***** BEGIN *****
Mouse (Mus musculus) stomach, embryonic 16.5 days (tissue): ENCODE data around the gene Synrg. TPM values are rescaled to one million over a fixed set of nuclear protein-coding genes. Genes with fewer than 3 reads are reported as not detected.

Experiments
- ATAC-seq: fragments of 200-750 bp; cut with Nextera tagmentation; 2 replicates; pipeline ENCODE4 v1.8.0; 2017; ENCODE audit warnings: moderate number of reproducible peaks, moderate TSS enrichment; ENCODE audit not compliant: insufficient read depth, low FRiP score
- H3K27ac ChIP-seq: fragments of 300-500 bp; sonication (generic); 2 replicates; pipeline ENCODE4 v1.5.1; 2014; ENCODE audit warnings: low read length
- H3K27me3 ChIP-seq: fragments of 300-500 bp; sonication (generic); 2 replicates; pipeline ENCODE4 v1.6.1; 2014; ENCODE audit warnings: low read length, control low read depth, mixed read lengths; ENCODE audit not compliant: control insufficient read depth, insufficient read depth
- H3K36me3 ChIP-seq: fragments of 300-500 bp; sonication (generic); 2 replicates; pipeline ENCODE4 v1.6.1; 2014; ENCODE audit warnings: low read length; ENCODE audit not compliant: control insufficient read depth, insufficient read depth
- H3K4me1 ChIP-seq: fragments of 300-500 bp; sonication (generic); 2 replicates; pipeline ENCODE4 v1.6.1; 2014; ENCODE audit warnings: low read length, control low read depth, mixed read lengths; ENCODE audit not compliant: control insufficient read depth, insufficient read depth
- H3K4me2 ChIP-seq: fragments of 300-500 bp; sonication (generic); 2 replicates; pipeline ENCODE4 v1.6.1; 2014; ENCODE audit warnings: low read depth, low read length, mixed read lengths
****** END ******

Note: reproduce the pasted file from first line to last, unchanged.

Mouse (Mus musculus) stomach, embryonic 16.5 days (tissue): ENCODE data around the gene Synrg. TPM values are rescaled to one million over a fixed set of nuclear protein-coding genes. Genes with fewer than 3 reads are reported as not detected.

Experiments
- ATAC-seq: fragments of 200-750 bp; cut with Nextera tagmentation; 2 replicates; pipeline ENCODE4 v1.8.0; 2017; ENCODE audit warnings: moderate number of reproducible peaks, moderate TSS enrichment; ENCODE audit not compliant: insufficient read depth, low FRiP score
- H3K27ac ChIP-seq: fragments of 300-500 bp; sonication (generic); 2 replicates; pipeline ENCODE4 v1.5.1; 2014; ENCODE audit warnings: low read length
- H3K27me3 ChIP-seq: fragments of 300-500 bp; sonication (generic); 2 replicates; pipeline ENCODE4 v1.6.1; 2014; ENCODE audit warnings: low read length, control low read depth, mixed read lengths; ENCODE audit not compliant: control insufficient read depth, insufficient read depth
- H3K36me3 ChIP-seq: fragments of 300-500 bp; sonication (generic); 2 replicates; pipeline ENCODE4 v1.6.1; 2014; ENCODE audit warnings: low read length; ENCODE audit not compliant: control insufficient read depth, insufficient read depth
- H3K4me1 ChIP-seq: fragments of 300-500 bp; sonication (generic); 2 replicates; pipeline ENCODE4 v1.6.1; 2014; ENCODE audit warnings: low read length, control low read depth, mixed read lengths; ENCODE audit not compliant: control insufficient read depth, insufficient read depth
- H3K4me2 ChIP-seq: fragments of 300-500 bp; sonication (generic); 2 replicates; pipeline ENCODE4 v1.6.1; 2014; ENCODE audit warnings: low read depth, low read length, mixed read lengths